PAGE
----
Last modified: 2013-08-03 by rob raeside
Keywords: royal navy | colours |
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Our foremost authority on British naval flags - Perrin 1922 - is,
unfortunately, remarkably reticent on the subject of
both (the ceremonies of) 'Colours' and 'Sunset'. He does, however, give an
example confirming that the practice was universal in the RN by the end of
the 18th Century, and goes on to state that it "is not older than the
It is certain that the practice of wearing ensigns was firmly established (for all ships of the English Royal Navy) by the end of the 16th Century, and jacks by the 1630s. It is also certain that by the 1660s (and the Second Dutch War) striking such in the presence of an enemy vessel was considered a sign of surrender. This causes me to wonder if the ceremonial aspect of the procedure came about in order to demonstrate that (particularly if the vessel was moored in a foreign port) lowering its colours was not in anyway dishonourable?
Christopher Southworth, 6 July 2010
In the past it was usual to hoist or "heave out" the colours only at sea when
there was some special reason for doing so. Orders for Drake's fleet in 1589 and
the "Brief Notes" of John Young around 1596 show that there was then a routine
for hoisting the flag in harbour. Anyone absent without leave at the time was
deprived of his aftermeal, (the second meal of the day).
"At sunrise every ship in the fleet hoists her colours viz. the ensign and jack, unless it blows hard and the yards and topmasts are struck, in which case the colours are not hoisted but when some vessel is coming in or passing; at half past 7 o'clock the drums begin to beat and continue till 8, when the ship on board which the commander-in-Chief hoists his flag, fires a gun." [William Spavens, 'The Seaman's Narrative', Chatham, 1796]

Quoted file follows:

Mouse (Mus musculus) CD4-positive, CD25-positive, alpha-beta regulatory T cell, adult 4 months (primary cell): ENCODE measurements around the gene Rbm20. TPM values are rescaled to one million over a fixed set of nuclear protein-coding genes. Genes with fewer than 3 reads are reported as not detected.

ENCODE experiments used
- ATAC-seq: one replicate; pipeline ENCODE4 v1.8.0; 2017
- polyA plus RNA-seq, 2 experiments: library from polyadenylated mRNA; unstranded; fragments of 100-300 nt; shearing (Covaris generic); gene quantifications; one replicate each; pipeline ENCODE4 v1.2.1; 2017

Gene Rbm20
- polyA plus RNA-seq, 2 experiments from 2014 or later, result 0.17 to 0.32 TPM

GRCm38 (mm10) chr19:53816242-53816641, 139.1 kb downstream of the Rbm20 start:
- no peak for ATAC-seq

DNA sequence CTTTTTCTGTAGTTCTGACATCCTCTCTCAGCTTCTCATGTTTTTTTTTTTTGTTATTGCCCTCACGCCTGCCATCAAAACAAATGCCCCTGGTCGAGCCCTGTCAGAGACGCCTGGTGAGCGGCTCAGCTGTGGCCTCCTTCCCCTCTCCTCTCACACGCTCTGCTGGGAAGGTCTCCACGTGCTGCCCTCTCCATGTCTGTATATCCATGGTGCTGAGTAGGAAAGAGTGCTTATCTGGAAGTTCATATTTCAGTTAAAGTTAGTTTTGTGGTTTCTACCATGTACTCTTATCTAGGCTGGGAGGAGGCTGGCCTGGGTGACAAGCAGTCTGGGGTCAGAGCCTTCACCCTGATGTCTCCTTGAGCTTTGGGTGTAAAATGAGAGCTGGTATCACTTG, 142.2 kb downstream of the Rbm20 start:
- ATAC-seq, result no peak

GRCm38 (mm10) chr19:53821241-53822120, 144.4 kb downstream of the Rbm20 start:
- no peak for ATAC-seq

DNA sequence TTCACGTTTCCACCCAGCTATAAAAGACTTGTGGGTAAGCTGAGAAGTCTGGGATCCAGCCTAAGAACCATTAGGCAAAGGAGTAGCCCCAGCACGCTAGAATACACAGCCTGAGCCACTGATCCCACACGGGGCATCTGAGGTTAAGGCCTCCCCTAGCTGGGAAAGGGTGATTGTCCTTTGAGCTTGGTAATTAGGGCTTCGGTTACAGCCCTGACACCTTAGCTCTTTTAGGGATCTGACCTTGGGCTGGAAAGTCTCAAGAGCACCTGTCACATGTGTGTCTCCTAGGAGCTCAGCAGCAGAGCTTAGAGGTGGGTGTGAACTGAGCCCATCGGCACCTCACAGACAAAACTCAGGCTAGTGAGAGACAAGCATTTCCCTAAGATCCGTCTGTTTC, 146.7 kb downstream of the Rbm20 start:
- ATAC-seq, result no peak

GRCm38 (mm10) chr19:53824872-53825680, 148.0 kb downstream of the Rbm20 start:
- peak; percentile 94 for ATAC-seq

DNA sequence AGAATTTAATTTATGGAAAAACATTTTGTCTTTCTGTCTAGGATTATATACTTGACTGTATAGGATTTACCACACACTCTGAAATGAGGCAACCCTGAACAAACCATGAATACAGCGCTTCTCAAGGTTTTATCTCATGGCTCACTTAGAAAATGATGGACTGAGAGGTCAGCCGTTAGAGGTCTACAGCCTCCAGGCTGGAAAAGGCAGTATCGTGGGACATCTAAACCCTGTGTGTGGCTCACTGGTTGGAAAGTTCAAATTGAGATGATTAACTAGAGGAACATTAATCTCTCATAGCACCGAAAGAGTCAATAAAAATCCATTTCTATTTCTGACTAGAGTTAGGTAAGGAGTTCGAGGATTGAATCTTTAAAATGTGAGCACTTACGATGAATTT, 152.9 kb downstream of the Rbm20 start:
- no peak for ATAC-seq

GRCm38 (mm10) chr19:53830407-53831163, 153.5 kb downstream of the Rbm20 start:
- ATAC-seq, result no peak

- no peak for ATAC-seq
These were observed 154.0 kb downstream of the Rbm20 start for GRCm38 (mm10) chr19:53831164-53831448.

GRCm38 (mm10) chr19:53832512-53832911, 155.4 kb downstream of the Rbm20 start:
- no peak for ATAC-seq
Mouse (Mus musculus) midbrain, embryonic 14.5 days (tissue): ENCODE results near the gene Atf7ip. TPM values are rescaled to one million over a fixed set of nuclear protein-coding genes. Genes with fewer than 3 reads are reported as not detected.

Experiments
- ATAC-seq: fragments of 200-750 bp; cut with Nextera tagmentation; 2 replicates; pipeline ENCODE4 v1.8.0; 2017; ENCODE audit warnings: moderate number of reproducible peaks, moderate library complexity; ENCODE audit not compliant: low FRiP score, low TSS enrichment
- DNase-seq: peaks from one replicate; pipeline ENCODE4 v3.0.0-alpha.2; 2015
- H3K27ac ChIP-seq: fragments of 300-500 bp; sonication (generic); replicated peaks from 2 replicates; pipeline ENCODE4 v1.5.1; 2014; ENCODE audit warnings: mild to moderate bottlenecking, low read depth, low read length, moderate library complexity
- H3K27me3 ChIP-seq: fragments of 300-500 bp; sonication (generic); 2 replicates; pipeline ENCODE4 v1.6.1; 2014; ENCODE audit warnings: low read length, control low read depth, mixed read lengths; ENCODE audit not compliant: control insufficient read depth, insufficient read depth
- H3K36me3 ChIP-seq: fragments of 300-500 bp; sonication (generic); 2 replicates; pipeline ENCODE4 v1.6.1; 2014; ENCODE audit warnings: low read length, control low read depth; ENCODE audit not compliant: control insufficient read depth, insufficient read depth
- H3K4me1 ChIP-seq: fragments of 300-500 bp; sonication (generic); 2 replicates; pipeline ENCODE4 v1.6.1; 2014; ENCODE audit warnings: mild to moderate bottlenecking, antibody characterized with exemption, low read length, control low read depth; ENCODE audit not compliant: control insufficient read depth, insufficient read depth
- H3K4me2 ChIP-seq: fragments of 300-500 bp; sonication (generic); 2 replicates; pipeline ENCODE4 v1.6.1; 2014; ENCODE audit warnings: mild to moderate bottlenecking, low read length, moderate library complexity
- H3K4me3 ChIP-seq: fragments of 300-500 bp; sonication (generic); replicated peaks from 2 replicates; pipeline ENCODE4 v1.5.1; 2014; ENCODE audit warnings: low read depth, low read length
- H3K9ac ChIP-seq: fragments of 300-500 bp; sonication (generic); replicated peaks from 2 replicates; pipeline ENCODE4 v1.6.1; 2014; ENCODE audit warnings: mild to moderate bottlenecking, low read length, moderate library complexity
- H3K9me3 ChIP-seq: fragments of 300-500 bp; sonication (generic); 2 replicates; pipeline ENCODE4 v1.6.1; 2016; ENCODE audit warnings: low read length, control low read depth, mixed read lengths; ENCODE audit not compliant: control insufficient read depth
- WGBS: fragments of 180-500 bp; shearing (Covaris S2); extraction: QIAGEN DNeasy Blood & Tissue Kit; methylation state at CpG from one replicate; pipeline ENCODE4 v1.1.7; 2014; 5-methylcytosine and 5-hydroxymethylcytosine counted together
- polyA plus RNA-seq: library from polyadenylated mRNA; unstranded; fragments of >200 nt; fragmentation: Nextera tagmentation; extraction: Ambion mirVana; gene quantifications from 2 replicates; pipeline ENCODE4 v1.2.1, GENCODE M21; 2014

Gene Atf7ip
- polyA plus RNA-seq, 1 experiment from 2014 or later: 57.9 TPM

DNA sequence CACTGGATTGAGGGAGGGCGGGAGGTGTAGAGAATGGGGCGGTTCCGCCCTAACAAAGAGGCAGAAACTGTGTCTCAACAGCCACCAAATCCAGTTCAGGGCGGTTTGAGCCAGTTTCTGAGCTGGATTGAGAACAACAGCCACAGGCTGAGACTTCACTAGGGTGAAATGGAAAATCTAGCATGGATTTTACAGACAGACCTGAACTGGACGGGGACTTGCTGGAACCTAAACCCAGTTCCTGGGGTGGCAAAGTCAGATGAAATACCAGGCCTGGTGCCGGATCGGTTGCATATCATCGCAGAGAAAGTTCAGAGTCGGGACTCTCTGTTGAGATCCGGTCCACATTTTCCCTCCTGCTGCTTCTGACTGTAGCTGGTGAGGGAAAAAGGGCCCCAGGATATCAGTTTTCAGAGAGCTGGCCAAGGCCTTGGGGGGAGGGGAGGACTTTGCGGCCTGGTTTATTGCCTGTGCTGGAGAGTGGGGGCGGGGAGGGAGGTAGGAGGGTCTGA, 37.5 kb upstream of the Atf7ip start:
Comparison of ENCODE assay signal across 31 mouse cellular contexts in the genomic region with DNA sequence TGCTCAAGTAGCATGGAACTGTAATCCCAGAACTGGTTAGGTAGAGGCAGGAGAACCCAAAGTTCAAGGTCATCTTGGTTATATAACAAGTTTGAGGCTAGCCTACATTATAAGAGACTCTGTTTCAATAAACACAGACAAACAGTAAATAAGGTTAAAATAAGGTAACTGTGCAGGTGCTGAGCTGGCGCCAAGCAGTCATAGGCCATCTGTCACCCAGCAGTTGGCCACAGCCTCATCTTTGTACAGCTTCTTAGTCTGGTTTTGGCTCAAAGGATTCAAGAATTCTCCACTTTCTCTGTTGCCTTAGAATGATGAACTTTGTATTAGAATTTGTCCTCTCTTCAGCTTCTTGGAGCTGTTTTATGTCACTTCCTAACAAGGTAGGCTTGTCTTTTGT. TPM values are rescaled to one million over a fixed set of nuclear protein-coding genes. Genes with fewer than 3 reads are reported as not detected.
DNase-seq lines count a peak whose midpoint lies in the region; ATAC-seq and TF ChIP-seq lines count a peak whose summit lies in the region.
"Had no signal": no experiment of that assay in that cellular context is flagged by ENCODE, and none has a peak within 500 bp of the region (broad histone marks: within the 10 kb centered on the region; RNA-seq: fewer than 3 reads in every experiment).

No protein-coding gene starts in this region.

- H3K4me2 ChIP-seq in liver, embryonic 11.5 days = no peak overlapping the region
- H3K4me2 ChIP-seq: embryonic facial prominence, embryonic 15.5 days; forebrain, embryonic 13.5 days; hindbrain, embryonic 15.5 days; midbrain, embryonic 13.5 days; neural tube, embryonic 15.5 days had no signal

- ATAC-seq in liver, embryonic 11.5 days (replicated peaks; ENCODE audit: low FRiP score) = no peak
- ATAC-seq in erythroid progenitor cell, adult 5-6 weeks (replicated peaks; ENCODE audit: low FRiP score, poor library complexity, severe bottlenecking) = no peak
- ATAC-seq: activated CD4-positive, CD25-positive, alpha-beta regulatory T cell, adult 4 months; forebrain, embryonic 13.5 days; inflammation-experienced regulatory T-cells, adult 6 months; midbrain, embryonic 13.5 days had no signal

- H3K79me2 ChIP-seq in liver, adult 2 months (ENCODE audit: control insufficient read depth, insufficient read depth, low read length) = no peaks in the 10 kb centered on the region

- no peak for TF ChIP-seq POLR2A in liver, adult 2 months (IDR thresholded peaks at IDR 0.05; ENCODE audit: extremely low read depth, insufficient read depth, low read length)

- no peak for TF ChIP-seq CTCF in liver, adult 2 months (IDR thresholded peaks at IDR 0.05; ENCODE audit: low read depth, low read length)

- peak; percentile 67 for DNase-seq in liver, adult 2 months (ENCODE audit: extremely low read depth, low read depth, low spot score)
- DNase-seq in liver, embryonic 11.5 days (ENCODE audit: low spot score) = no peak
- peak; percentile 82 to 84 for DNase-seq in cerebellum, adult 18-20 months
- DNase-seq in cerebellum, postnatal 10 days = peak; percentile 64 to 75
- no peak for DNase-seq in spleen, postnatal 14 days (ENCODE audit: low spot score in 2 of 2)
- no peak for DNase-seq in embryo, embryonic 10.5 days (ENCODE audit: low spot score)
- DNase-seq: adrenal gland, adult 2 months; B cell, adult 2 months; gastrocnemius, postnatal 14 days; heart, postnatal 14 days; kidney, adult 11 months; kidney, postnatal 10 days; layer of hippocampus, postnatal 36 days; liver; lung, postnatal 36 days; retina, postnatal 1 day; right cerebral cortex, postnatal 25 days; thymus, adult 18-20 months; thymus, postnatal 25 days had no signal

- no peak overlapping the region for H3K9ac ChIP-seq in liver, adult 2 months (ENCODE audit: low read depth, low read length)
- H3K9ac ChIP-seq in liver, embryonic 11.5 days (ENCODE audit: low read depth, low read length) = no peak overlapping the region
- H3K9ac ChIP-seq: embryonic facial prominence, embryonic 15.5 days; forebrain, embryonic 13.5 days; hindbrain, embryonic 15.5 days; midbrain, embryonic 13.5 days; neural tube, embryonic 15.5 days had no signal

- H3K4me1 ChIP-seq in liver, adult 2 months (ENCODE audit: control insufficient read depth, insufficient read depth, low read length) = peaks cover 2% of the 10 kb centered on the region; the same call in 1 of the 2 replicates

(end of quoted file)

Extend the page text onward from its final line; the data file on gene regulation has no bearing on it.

Hoisting colours at sunrise was was probably not introduced before the 17th century. In 1844 the time was fixed at 8 a.m. from 25 March to 20 September and 9 a.m. for the rest of the year. The ensign was hoisted earlier or later than these hours when the ship was coming to an anchor, getting under way, passing or meeting another ship, approaching a fort or town, providing there was sufficient light for it to be seen.
All the above based upon an item in "Customs and Traditions of the Canadian Navy" by Lt.(N) Graeme Arbuckle, Nimbus Publishing, Halifax, N.S. 1984.
In KR&AI, 1913, Sunrise for ships abroad was "at 8 or 9 o'clock as the Commander-in-Chief shall direct ; and they shall be kept flying, if the weather permit, or the Senior Officer present see no objection thereto, throughout the day until sunset, when they are to be hauled down, the sentries firing their rifles."
The origin of the latter practice was to ensure that the muskets were in working order. [1951 Manual of Seamanship]
David Prothero, 7 July 2010
Following the 1797 mutinies in the British fleet at Spithead, Admiral Lord St.
Vincent established the practice in the Royal Navy of raising and lowering the
colors--the ensign and jack--at a formal ceremony with the band and guard of the
Flags were certainly taken up and down at dawn and dusk before this, for the simple reason that they were all thought of as signals, and there was no point to fly a signal that no one could see. This is why ensigns, for example, were not flown out of sight of land unless another ship is nearby. But the ceremonial aspect--"colours and sunset routine"--was introduced later, and by all accounts it was Lord St. Vincent who introduced it.
- RN official website, http://www.royalnavy.mod.uk/training-and-people/rn-life/navy-slang/covey-crump-a-to-aye/cable-curry (under "Colours")
Joe McMillan, 7 July 2010